‘This is why people kill themselves, because they can’t provide for their children’
The cost of living crisis hits a mother in Bootle
By Mollie Simpson
On Monday afternoon, Caroline steps into Lidl in Bootle with her son Ollie, nearly two. Her hair is auburn, falling down her back. She has just been to the bank to withdraw money from her overdraft for her weekly shop. The air is still springlike and she’s wearing all white, a short-sleeved t-shirt and jogging bottoms. “I like going at 5pm because it’s quieter,” she tells me. “Never take kids anywhere when you’re in a rush.”
We wander through the aisles. The priority is fresh fruit and vegetables, meat, eggs, nice cereals and baby wipes. “I’m a from-scratch cooker,” she says. “I find it easy to pick up vegetables and cook. I find that Portuguese and Brazilian food, their food’s well more cost-effective than the British lasagne. It costs you like £8 to make a lasagne. It costs you like £4 to make a Brazilian stew.”
She picks up a small punnet of blueberries for Ollie to snack on while we walk. Then she picks a fresh bunch of bananas, some button mushrooms and a bag of potatoes. “A lot of my shops are similar,” she tells me. “So I’m on the same budget, so you don’t cross out of it or over it or make mistakes.”
What does she mean by mistakes? “Buying something unhealthy, or too expensive for what it is,” she says.
Caroline is a single mother of three. She rents a house near Derby Park for £650 a month. Her monthly income comes to £1,200 — from Universal Credit, child support and alimony from her first boyfriend.
Ollie is nearly two, but he has never spoken a word, not even ‘mum’. He’s non-verbal autistic and can start to get help with his development once he turns five. Her older son has cystic fibrosis and spends time in and out of hospital, so a portion of her monthly budget goes towards taxis to take them to Alder Hey and back. The family’s routine, easily disrupted by a flare up or school holidays, and the expense of childcare, has made it impossible for Caroline to find a job that works for her family. “Tell me a job, I’ll figure it out,” she says. “But it’s getting that opportunity, you’ve got to have somebody to give you that opportunity.”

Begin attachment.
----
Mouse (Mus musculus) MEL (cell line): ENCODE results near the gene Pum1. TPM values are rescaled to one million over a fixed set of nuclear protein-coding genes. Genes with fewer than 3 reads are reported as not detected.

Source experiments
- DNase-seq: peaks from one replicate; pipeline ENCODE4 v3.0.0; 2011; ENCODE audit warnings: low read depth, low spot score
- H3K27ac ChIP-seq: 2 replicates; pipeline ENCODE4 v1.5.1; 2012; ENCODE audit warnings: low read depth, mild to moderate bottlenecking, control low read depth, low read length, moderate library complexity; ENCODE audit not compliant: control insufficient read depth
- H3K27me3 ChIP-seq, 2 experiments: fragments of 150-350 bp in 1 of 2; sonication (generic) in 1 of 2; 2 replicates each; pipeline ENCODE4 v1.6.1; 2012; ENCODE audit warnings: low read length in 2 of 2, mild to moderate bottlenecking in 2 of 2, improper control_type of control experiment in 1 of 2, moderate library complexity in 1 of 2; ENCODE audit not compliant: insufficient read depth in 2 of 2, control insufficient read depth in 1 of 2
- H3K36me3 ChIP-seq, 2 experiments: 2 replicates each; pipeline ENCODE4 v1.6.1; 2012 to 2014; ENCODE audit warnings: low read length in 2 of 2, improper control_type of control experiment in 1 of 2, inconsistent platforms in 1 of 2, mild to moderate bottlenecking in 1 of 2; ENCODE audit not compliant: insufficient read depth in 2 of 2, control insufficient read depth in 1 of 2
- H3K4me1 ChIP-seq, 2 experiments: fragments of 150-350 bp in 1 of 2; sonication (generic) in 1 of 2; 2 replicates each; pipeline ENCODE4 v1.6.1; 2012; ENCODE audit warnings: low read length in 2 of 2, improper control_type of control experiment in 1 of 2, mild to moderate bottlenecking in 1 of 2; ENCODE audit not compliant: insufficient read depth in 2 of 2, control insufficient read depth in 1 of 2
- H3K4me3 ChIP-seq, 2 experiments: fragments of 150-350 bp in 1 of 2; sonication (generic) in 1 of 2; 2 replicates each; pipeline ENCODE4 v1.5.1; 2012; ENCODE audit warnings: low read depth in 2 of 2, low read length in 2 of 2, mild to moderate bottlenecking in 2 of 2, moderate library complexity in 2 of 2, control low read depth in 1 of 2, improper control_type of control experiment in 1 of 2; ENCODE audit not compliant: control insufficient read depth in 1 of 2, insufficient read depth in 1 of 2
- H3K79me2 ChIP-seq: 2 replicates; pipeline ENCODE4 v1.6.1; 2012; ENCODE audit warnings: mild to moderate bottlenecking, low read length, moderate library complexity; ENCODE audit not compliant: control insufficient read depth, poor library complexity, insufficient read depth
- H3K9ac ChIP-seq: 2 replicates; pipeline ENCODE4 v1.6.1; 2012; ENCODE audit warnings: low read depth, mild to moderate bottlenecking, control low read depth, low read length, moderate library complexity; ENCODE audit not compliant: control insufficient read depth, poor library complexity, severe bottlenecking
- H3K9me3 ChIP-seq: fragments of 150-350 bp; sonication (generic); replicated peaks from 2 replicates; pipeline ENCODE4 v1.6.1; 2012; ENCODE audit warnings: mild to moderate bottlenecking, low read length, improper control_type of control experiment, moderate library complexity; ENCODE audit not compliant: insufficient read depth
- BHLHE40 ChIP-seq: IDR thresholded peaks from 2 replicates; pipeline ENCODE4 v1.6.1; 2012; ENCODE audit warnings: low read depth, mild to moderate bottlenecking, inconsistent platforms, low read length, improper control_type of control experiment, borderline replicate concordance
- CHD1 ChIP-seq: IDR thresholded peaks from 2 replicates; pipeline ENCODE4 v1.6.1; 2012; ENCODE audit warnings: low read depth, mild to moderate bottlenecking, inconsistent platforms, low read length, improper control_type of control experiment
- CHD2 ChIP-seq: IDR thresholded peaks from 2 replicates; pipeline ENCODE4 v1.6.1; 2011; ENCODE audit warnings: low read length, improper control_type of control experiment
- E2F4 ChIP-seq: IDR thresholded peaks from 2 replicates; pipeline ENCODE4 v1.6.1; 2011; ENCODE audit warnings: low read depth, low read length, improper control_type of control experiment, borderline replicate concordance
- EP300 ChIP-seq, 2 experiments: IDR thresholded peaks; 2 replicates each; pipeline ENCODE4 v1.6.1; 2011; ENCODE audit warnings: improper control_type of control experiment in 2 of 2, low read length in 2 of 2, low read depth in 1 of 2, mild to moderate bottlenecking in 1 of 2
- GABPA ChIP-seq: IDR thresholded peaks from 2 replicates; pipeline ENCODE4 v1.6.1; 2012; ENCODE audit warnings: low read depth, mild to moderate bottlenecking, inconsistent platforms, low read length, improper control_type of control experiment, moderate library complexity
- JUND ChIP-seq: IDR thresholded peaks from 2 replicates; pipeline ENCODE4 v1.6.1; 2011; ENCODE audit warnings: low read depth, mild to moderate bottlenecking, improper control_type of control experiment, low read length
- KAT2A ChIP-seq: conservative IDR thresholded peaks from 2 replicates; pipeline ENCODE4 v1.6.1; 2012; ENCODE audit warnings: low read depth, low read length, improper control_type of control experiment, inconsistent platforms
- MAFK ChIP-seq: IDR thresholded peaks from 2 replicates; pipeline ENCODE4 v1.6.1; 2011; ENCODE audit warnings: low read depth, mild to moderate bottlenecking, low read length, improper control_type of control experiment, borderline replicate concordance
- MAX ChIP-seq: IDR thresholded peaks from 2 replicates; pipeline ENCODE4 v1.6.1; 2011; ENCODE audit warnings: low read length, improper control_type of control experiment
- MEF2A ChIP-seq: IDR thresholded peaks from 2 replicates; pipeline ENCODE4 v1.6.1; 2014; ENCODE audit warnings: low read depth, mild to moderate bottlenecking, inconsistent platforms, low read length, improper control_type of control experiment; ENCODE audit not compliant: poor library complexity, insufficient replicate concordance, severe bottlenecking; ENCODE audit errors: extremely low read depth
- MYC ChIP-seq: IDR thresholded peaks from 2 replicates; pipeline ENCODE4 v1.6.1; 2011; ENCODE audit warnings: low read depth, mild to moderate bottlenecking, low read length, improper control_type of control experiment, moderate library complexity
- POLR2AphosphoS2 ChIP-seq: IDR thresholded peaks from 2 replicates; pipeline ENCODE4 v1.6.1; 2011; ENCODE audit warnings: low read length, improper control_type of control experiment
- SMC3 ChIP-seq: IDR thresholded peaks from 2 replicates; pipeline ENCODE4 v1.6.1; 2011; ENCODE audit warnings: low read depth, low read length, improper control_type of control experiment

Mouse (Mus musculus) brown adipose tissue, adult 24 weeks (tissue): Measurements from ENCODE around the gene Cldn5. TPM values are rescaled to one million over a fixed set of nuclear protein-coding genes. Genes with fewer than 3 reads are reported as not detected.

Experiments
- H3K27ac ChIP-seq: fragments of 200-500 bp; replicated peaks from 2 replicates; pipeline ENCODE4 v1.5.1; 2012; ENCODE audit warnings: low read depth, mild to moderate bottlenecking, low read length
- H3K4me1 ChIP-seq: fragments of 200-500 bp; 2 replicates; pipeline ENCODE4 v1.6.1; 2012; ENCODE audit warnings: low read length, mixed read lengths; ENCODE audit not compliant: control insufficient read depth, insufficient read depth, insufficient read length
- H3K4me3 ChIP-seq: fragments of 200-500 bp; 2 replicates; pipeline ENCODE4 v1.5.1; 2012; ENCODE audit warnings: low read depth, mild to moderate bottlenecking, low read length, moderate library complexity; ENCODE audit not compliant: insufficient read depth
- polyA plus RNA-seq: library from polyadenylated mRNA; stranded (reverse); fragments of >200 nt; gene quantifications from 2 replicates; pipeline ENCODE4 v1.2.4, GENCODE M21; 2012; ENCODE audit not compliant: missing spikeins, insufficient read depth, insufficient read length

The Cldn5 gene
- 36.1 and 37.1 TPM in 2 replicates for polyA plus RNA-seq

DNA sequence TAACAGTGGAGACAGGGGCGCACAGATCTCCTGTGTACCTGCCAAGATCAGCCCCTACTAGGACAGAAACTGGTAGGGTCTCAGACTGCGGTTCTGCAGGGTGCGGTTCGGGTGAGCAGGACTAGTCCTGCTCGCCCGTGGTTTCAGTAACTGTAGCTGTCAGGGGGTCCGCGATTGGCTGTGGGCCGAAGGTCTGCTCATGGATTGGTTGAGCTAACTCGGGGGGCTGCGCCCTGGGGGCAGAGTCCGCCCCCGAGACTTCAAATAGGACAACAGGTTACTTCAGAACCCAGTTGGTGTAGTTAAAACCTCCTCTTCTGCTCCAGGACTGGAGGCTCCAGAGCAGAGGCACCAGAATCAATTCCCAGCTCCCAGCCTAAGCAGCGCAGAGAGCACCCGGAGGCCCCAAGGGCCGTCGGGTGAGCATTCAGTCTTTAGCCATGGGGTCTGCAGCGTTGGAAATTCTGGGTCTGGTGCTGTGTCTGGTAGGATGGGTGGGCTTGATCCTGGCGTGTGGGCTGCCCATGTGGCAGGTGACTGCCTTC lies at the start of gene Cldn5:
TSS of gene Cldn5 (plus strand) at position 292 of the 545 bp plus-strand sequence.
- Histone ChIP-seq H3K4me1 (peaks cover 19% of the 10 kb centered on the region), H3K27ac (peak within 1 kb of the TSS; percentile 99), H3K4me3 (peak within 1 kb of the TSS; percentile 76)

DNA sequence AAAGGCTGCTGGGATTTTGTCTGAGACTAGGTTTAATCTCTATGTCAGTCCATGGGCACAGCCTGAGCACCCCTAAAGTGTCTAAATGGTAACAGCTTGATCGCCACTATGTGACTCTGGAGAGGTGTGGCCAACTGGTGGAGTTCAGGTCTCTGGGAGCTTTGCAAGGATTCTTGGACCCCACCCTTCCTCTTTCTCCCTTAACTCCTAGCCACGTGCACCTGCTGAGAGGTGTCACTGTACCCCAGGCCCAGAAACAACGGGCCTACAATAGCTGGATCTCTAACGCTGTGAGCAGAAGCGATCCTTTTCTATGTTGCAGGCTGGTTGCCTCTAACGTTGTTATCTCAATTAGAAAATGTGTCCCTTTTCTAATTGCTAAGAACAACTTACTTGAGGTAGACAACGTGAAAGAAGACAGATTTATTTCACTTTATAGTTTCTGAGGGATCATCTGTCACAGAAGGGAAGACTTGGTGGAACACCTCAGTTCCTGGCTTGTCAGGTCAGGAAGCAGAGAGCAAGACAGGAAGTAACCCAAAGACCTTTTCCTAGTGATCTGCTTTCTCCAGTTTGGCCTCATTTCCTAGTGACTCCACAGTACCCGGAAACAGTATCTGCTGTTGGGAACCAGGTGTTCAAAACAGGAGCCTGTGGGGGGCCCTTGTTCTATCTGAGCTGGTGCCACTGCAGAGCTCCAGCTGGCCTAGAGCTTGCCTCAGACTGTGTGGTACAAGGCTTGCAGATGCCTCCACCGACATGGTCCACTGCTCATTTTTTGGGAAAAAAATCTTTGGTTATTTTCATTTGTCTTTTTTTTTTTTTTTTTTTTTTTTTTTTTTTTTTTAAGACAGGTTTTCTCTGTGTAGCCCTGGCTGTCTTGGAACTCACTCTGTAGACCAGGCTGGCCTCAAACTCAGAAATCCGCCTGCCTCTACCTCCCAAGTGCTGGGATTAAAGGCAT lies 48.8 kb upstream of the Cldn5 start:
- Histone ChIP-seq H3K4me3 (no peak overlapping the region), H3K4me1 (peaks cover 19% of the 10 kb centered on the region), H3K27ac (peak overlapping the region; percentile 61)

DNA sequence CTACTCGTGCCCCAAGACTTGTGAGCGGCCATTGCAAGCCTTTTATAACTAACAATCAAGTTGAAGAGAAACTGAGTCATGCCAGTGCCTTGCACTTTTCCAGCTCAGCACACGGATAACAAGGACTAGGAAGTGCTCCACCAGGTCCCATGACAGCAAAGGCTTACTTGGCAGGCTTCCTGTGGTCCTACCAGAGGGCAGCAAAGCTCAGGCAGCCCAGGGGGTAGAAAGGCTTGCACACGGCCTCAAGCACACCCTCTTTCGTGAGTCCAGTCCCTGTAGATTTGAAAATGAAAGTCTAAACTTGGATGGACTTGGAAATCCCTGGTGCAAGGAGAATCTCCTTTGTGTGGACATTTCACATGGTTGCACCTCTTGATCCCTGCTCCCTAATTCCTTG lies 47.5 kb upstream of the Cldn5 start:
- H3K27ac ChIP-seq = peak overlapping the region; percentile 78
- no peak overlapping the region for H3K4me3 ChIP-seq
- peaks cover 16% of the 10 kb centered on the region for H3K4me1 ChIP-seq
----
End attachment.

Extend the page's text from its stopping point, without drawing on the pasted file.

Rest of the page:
We look at the meat section. Chicken thighs are cheaper if you debone them, she tells me. You can often get reduced rump steak around this time of day, too. “This is actually my good weekly shop, so when I say my good one, this is where I’ve actually saved £15 from last week to put towards this week,” she says.
She’s always trying to save for the next week. “That way I can get an extra box of cereal and things. Chocolate shells are a favourite in our house,” she says. It’s important to her that her kids have treats and favourites.
As of yesterday, her energy bills are rising from £84 to £105 a month. We’re talking about whether the government will have to intervene further but she’s sceptical. “I have this memory in my head,” she says as we wander past the kids' toys. “I remember when David Cameron was in charge and gave a speech and he said, someone asked him how much a loaf of bread costs, and he said I don’t know, my wife does the shopping. That’s always stuck with me. If you don’t know the price of the loaf of bread, how are you going to run the country?”
Caroline isn’t her real name. She’s asked to stay anonymous because she fled an abusive relationship and is under protective measures to hide her identity, in case her ex-boyfriend finds her again. “I was terrified of him,” she says. She moved back to her hometown in Bootle last year. Around the same time, her mother left to move abroad.
Six months ago, Caroline attempted suicide. She felt like she couldn’t live this precarious life any longer and she wanted a better life for her kids. Since then, she’s been on stronger medication and is waiting for counselling. In the meantime, her doctor checks up on her every two weeks. “Last week he sat me down, and he asked how I was feeling,” she says. “I said this wasn’t the life I wanted to live.”
Since moving home, Caroline has reconnected with a lot of her childhood friends. Last week was her birthday, and her and her friends stayed in together and watched television. Once a week, they all meet up and cook a big meal together. “We’ve found it a lot easier if at least once a week we do a meal together with the kids,” she says. “We’ve found it to be a lot more cost effective if we all throw in a little bit, like £3, £4 each a week and we get one big meal and the kids have fun.”